Where is the diversity in BPS?
I want to see diversity in all BPS factors
“I like that we have the same language; she understands me,” said a 7 years old girl who is Haitian-American. What questions run through your head when you read that? Who is the adult she is referring to? Or what made an adult give this little girl a sense of comfort? This was a phrase from the article “Boston’s teacher diversity has barely budged in 10 years. District leaders hope the next decade will look different” by Naomi Martin, in her writing she talked about the diversity of teachers within the Boston Public School system. This caught attention when from 2020 until 2021, the ratio between Black:Asian:Hispanic: White, remained at 24:6:11:59, clearly telling us that there wasn’t much done from when the article was written in 2020 until now.
So what makes diversity important in BPS? You may ask. Well, there are several reasons why such as we want the young to understand the diversity outside of school, we want the young to feel comfortable sharing their feelings, and cultures without thinking that there might be some source discrimination around, and lastly diversity in teaching would bring several experiences for students.
An example would be Izzy Pham, a freshman at the John D. O’Bryant, who was an immigrant from Vietnam. She came to the US when she was 8 years, doesn’t know a single English word except for ‘Hi’. She retells her story of when she first went to BPS, which was Mather Elementary School. When she was there, she was put into an ELS classroom which fulled of Vietnamese students and there she meet Ms. Nguyen. She was surprised because she never thought of having her whole community in a single classroom in the US. She was being taught in both languages so she and others can understand the English language. And just like that ELS classroom was her partner until she graduated from Elementary.
Walking into Middle School, she was stunned by the actual real reality of a BPS, she went to Boston Green Academy which is located in Brighton, and there she was the only Asian student from 6th to 12th grade. The most memorable moment was when it was Lunar New Year. Izzy didn’t dare to ask for a day off because none of her teachers would understand, she assumed. Even though, she didn’t get to express much of her culture; one thing that she remembers the most was how supportive the teachers were to her even with her limited English.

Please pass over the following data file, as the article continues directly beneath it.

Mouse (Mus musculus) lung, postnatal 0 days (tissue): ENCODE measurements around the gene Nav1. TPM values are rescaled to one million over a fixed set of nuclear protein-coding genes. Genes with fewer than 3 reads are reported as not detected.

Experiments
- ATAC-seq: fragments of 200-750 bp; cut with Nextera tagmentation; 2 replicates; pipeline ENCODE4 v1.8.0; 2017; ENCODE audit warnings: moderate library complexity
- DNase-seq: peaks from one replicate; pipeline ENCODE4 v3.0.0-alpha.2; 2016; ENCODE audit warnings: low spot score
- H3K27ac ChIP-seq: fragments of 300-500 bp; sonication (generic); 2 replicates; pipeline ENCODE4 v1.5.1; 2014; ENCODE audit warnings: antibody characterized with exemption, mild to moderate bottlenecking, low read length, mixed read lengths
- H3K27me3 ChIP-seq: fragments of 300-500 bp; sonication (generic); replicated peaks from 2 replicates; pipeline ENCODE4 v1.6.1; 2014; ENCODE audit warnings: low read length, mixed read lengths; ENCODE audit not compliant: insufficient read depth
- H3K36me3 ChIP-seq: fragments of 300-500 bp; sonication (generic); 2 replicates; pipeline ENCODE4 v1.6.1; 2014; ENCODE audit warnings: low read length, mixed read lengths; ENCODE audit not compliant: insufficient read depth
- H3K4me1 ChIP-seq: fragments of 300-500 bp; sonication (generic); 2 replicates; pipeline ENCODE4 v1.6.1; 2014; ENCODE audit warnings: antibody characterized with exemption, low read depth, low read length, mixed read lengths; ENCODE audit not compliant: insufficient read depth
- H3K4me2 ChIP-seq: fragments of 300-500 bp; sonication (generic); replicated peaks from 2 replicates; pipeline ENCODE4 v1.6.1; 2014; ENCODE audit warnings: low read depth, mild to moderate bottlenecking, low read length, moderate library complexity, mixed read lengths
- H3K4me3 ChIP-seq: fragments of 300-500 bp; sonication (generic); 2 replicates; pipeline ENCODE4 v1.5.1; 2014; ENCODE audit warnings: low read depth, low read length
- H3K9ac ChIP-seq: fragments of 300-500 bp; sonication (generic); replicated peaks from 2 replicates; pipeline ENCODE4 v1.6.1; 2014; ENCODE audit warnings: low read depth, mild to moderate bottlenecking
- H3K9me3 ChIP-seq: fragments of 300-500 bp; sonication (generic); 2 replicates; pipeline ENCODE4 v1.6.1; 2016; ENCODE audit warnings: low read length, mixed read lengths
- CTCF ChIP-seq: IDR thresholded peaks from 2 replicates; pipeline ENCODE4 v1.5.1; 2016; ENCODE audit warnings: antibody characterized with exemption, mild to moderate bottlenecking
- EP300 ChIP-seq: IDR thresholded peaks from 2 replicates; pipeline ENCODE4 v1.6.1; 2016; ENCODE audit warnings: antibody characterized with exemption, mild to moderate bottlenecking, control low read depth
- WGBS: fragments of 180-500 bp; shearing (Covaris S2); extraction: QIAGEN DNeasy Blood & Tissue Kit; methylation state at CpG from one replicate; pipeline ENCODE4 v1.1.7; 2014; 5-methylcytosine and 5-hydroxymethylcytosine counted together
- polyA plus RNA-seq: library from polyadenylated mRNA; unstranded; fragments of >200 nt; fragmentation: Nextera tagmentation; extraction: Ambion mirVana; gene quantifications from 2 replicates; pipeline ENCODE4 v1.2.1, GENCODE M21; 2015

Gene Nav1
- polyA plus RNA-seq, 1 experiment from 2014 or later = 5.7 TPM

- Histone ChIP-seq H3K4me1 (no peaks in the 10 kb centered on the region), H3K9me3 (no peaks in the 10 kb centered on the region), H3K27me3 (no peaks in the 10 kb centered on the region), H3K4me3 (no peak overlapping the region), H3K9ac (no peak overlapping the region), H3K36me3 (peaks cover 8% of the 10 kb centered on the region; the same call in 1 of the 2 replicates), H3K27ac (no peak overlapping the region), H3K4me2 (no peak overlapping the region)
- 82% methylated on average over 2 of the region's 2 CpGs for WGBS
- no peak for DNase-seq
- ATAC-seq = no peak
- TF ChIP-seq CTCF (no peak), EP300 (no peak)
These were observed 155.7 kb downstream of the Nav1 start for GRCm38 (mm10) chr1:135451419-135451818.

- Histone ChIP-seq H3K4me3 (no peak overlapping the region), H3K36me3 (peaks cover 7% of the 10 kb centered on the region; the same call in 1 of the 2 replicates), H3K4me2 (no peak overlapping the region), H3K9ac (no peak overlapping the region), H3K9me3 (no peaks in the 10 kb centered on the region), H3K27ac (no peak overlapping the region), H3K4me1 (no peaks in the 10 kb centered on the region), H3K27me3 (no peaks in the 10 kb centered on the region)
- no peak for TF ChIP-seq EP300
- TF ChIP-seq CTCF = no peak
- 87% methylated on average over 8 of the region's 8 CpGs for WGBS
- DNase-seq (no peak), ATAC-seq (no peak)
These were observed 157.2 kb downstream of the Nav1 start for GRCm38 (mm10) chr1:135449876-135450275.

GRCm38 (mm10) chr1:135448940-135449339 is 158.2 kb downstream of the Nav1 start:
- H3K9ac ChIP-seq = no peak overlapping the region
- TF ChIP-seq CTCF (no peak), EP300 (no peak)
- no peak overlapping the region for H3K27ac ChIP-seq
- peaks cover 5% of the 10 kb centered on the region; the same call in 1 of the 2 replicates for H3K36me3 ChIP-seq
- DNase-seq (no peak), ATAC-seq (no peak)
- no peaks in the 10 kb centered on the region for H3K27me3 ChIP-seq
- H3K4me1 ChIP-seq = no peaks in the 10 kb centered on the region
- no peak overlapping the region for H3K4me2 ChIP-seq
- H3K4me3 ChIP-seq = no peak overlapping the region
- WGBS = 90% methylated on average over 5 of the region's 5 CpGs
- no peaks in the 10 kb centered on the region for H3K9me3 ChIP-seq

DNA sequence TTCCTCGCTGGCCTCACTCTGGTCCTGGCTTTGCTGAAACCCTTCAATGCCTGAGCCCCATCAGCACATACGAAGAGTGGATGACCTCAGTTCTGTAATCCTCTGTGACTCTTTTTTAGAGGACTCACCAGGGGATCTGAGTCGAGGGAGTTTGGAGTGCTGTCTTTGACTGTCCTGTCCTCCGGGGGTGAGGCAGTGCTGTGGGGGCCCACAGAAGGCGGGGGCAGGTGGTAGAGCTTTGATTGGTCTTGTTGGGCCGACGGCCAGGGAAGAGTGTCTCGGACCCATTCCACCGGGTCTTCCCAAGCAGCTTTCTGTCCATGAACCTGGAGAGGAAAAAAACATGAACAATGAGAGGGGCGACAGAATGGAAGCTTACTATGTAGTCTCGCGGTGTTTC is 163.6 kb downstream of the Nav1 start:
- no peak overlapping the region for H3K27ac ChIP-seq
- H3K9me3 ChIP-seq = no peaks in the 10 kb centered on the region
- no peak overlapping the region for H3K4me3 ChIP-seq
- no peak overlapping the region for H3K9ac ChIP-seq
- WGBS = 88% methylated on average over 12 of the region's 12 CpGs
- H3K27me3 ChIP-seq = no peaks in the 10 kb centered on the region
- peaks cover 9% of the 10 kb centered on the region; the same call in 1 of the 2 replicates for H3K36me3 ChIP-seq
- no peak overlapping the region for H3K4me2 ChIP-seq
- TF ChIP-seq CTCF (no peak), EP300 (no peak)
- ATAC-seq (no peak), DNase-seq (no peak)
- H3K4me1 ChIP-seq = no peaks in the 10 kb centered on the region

Izzy story speaks alot to me because I’m also an immigrant with limited English; this is something that a lot of BPS students have been experienced. I have created a google form that gathers O’Bryant students’ thoughts on BPS diversity. The form asks about how many Asian, White, Black, and Hispanic teachers you have had in your life. Four questions letting them put down how many teachers they’ve had;and here is the result in terms of diversity in BPS teachers: 55% white, 26% black 12% Hispanic, and 7% Asian. An example of what students have submitted was Emily with 12 Whites, 8 Blacks, 1 Hispanic, and 1 Asian.
Another side question (and this one was optional) “Was there a time when sharing personal life with your teacher was difficult because of racial barrier?” here is some of the one that stood out to me out of 31 responses.
“Yes, I still experienced that”
“No, because I’m really comfortable sharing with anyone”
“Yes there was one time when I was the only Indian in the classroom so when my teacher asks what is my favorite food, I said “Pizza” because I know that none of my friends should know what’s Pani Puri is”
“Yes and no, maybe it was because I didn’t know any words in English so I really can’t share anything.”
“No for me but my cousin told me that when she came to the US, she didn’t know any words and no one know Chinese in her school to help her out, her teachers did try but as time went by she was being treated like a robot where hand languages are using more than verbal language”
Even though it’s just a survey from one of a hundred in BPS but it can tell us about student perspective on what is going on within the BPS hiring. Since John D. O’Bryant is a middle plus high school, it means that almost 80% of students that took the survey grew up with BPS so their answers pretty much reflect the overall BPS system.
You might think that students should learn how to adapt and get comfortable around teachers because that’s a skill they should need in life, because you won’t get to choose who you want to work with. Yes, it’s true that when we as students grow up, we won’t be able to choose who we will work with but being stuck with the same race for the rest of your life would bring up many consequences. One of the consequences is you might be stuck with the mindset that there are only Black or White and that other races won’t be suitable. My last point, and this is huge, it’s not just students but teachers as well. If you are a white person and for your whole life, you have been stuck with mainly white and all of your favorite teachers and friends are also white then would you have a perspective that white is the best and the other race are trash because you never had a good experience or you just know that you don’t fit it. These thoughts could be led to racist acts in the future or something closer to racial supremacy.
So then how can BPS always seek diversity in school when teachers and staffs were never the centers of their focus?